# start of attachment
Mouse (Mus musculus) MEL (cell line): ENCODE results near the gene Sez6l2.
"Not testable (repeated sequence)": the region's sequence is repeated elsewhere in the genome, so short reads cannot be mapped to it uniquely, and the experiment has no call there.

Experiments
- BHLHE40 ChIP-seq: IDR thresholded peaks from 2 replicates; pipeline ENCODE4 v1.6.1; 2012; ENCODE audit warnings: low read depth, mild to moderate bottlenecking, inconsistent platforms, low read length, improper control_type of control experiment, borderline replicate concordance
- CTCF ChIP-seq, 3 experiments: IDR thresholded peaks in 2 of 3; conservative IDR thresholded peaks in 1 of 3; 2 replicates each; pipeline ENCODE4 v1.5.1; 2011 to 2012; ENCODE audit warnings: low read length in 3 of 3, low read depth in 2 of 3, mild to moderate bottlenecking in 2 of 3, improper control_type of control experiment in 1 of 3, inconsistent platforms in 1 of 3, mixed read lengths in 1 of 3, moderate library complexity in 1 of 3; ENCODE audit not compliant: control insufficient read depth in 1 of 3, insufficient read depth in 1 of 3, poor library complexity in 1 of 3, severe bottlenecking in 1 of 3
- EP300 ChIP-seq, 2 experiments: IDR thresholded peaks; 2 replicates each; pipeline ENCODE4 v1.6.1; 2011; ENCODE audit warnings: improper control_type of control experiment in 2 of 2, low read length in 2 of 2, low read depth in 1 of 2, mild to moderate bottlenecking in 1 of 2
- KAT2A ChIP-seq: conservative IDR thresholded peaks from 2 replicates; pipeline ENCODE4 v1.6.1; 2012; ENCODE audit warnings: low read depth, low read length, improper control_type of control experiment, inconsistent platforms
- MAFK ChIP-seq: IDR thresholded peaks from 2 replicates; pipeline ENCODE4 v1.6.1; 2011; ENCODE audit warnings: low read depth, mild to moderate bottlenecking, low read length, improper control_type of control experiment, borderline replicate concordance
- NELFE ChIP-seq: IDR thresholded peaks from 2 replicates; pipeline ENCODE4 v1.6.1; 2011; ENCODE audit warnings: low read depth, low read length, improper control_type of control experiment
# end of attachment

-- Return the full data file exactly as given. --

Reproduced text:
Mouse (Mus musculus) MEL (cell line): ENCODE results near the gene Sez6l2.
"Not testable (repeated sequence)": the region's sequence is repeated elsewhere in the genome, so short reads cannot be mapped to it uniquely, and the experiment has no call there.

Experiments
- BHLHE40 ChIP-seq: IDR thresholded peaks from 2 replicates; pipeline ENCODE4 v1.6.1; 2012; ENCODE audit warnings: low read depth, mild to moderate bottlenecking, inconsistent platforms, low read length, improper control_type of control experiment, borderline replicate concordance
- CTCF ChIP-seq, 3 experiments: IDR thresholded peaks in 2 of 3; conservative IDR thresholded peaks in 1 of 3; 2 replicates each; pipeline ENCODE4 v1.5.1; 2011 to 2012; ENCODE audit warnings: low read length in 3 of 3, low read depth in 2 of 3, mild to moderate bottlenecking in 2 of 3, improper control_type of control experiment in 1 of 3, inconsistent platforms in 1 of 3, mixed read lengths in 1 of 3, moderate library complexity in 1 of 3; ENCODE audit not compliant: control insufficient read depth in 1 of 3, insufficient read depth in 1 of 3, poor library complexity in 1 of 3, severe bottlenecking in 1 of 3
- EP300 ChIP-seq, 2 experiments: IDR thresholded peaks; 2 replicates each; pipeline ENCODE4 v1.6.1; 2011; ENCODE audit warnings: improper control_type of control experiment in 2 of 2, low read length in 2 of 2, low read depth in 1 of 2, mild to moderate bottlenecking in 1 of 2
- KAT2A ChIP-seq: conservative IDR thresholded peaks from 2 replicates; pipeline ENCODE4 v1.6.1; 2012; ENCODE audit warnings: low read depth, low read length, improper control_type of control experiment, inconsistent platforms
- MAFK ChIP-seq: IDR thresholded peaks from 2 replicates; pipeline ENCODE4 v1.6.1; 2011; ENCODE audit warnings: low read depth, mild to moderate bottlenecking, low read length, improper control_type of control experiment, borderline replicate concordance
- NELFE ChIP-seq: IDR thresholded peaks from 2 replicates; pipeline ENCODE4 v1.6.1; 2011; ENCODE audit warnings: low read depth, low read length, improper control_type of control experiment